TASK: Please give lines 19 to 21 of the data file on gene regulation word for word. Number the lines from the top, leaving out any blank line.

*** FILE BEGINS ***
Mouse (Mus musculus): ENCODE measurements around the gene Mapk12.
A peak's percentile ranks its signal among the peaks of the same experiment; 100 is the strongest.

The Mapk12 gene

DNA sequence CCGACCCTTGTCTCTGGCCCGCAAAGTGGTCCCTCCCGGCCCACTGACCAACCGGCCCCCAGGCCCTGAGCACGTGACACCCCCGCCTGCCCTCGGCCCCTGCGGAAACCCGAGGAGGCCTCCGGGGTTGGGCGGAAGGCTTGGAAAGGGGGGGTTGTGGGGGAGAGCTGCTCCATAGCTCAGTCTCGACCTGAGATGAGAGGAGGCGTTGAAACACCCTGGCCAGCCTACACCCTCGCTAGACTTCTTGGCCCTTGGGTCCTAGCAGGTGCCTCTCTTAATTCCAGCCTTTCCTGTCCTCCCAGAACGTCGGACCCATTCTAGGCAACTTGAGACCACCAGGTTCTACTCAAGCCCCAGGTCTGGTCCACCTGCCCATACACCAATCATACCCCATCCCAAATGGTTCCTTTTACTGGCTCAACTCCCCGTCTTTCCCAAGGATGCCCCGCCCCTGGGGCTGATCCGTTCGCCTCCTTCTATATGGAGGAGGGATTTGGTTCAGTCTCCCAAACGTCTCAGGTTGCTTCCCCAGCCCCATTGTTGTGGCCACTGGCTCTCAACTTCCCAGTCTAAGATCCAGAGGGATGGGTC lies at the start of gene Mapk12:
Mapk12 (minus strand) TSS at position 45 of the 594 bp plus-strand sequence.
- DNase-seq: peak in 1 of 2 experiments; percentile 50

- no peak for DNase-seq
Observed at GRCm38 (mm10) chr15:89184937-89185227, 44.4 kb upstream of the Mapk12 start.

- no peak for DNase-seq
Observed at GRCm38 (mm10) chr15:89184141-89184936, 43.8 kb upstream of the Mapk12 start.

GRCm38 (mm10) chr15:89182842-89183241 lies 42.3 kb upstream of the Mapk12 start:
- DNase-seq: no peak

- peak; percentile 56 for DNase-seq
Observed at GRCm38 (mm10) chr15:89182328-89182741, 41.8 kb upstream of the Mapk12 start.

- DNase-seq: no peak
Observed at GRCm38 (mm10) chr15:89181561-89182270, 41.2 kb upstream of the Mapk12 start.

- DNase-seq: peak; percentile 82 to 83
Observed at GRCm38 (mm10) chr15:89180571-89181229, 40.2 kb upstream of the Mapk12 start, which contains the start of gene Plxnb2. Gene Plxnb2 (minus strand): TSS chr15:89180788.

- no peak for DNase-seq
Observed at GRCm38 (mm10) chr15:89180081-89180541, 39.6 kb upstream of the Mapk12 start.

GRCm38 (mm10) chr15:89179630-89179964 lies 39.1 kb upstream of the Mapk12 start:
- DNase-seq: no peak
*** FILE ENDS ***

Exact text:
- no peak for DNase-seq
Observed at GRCm38 (mm10) chr15:89180081-89180541, 39.6 kb upstream of the Mapk12 start.

GRCm38 (mm10) chr15:89179630-89179964 lies 39.1 kb upstream of the Mapk12 start: